The program, which can be viewed on ABC's iView service with captions, noted that many of the problems stem from an increased use of ‘voice captioning’ (where a captioner re-speaks dialogue as a program goes to air and speech recognition software converts it into captions). Previously, live programs and live segments of news bulletins could only be captioned by highly-paid, highly-trained stenocaptioners. Voice recognition offers a cheap alternative to this, but the result can be inferior, especially when voice captioners are given insufficient preparation time.
Captions for Seven, Nine, Ten and SBS are produced by Red Bee Media Australia, which now uses voice recognition extensively. Media Watch noted that Seven is the only network which continues to insist that, as far as possible, captioners prepare captions from scripts and vision, and that these are transmitted as ‘block captions’ (rather than as ‘scrolling captions that appear one word at a time). One Red Bee captioner was quoted as saying, “Increased workload, lack of preparation time, and old software are the biggest problems. Morale is very, very low.”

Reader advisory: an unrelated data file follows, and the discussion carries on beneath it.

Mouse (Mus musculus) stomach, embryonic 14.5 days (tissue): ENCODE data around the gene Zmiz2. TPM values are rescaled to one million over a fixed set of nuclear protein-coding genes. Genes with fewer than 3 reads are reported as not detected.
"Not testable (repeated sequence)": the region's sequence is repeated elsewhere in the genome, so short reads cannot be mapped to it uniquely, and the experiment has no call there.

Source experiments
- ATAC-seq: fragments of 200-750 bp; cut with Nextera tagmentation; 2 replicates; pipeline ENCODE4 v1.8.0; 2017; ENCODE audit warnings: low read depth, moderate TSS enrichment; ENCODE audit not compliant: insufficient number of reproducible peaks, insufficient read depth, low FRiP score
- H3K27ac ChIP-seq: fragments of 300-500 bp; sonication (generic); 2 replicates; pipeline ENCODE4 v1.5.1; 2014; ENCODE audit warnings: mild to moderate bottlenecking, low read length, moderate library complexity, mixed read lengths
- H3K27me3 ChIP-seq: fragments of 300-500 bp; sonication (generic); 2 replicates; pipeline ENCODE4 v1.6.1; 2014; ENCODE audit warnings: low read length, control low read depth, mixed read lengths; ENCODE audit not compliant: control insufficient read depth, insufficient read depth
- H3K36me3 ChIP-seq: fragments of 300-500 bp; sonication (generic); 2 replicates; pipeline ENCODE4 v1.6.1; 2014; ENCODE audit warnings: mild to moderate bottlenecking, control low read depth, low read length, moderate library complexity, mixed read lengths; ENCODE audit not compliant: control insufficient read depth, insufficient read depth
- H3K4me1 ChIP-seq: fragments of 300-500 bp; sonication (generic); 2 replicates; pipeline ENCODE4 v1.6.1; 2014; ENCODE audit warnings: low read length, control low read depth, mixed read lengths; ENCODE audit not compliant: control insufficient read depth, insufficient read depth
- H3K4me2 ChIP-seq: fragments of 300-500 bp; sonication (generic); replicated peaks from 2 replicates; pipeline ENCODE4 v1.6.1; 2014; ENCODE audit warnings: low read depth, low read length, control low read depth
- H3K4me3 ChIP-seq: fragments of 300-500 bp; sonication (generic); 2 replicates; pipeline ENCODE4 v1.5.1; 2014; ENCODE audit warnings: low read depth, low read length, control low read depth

Julie Flynn of Free TV Australia said, “We believe the voluntary guidelines should be given a chance to work.” A spokesperson from the Deafness Forum of Australia responded, “The current guidelines have been voluntary, and the standards have been slipping.”
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